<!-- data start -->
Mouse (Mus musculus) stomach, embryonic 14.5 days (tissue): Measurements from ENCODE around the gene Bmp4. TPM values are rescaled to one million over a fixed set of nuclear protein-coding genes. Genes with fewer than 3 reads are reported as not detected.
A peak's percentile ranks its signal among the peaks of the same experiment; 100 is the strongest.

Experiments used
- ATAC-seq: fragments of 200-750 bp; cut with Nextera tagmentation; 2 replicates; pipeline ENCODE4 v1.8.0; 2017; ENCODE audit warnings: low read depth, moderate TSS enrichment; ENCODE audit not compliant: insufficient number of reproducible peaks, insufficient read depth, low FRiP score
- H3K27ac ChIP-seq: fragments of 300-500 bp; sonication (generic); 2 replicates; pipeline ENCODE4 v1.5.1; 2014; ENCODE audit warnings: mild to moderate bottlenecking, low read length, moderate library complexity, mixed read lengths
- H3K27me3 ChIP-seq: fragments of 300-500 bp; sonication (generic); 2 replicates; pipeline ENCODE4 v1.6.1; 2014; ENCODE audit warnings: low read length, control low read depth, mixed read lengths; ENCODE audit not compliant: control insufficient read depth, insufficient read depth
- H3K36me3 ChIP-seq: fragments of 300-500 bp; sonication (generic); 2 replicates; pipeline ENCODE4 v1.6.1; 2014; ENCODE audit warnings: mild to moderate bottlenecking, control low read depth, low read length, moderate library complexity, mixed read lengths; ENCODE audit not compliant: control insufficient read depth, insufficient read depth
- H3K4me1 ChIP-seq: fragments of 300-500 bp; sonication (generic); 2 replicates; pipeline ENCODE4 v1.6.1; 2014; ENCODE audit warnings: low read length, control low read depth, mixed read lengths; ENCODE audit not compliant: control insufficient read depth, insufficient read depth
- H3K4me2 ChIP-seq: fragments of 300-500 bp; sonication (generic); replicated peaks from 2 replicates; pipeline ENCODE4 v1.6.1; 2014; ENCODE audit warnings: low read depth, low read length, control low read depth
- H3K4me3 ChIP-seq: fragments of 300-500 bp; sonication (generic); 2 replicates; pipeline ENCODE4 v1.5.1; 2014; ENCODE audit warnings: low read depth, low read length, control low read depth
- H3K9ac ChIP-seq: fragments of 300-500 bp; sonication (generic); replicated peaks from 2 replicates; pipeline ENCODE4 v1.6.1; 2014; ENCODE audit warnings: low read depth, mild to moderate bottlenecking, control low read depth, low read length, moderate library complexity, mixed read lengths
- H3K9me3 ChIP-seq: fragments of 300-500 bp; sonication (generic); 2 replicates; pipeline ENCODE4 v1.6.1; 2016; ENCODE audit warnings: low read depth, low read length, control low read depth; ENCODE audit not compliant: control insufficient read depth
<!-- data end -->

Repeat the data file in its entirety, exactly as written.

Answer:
Mouse (Mus musculus) stomach, embryonic 14.5 days (tissue): Measurements from ENCODE around the gene Bmp4. TPM values are rescaled to one million over a fixed set of nuclear protein-coding genes. Genes with fewer than 3 reads are reported as not detected.
A peak's percentile ranks its signal among the peaks of the same experiment; 100 is the strongest.

Experiments used
- ATAC-seq: fragments of 200-750 bp; cut with Nextera tagmentation; 2 replicates; pipeline ENCODE4 v1.8.0; 2017; ENCODE audit warnings: low read depth, moderate TSS enrichment; ENCODE audit not compliant: insufficient number of reproducible peaks, insufficient read depth, low FRiP score
- H3K27ac ChIP-seq: fragments of 300-500 bp; sonication (generic); 2 replicates; pipeline ENCODE4 v1.5.1; 2014; ENCODE audit warnings: mild to moderate bottlenecking, low read length, moderate library complexity, mixed read lengths
- H3K27me3 ChIP-seq: fragments of 300-500 bp; sonication (generic); 2 replicates; pipeline ENCODE4 v1.6.1; 2014; ENCODE audit warnings: low read length, control low read depth, mixed read lengths; ENCODE audit not compliant: control insufficient read depth, insufficient read depth
- H3K36me3 ChIP-seq: fragments of 300-500 bp; sonication (generic); 2 replicates; pipeline ENCODE4 v1.6.1; 2014; ENCODE audit warnings: mild to moderate bottlenecking, control low read depth, low read length, moderate library complexity, mixed read lengths; ENCODE audit not compliant: control insufficient read depth, insufficient read depth
- H3K4me1 ChIP-seq: fragments of 300-500 bp; sonication (generic); 2 replicates; pipeline ENCODE4 v1.6.1; 2014; ENCODE audit warnings: low read length, control low read depth, mixed read lengths; ENCODE audit not compliant: control insufficient read depth, insufficient read depth
- H3K4me2 ChIP-seq: fragments of 300-500 bp; sonication (generic); replicated peaks from 2 replicates; pipeline ENCODE4 v1.6.1; 2014; ENCODE audit warnings: low read depth, low read length, control low read depth
- H3K4me3 ChIP-seq: fragments of 300-500 bp; sonication (generic); 2 replicates; pipeline ENCODE4 v1.5.1; 2014; ENCODE audit warnings: low read depth, low read length, control low read depth
- H3K9ac ChIP-seq: fragments of 300-500 bp; sonication (generic); replicated peaks from 2 replicates; pipeline ENCODE4 v1.6.1; 2014; ENCODE audit warnings: low read depth, mild to moderate bottlenecking, control low read depth, low read length, moderate library complexity, mixed read lengths
- H3K9me3 ChIP-seq: fragments of 300-500 bp; sonication (generic); 2 replicates; pipeline ENCODE4 v1.6.1; 2016; ENCODE audit warnings: low read depth, low read length, control low read depth; ENCODE audit not compliant: control insufficient read depth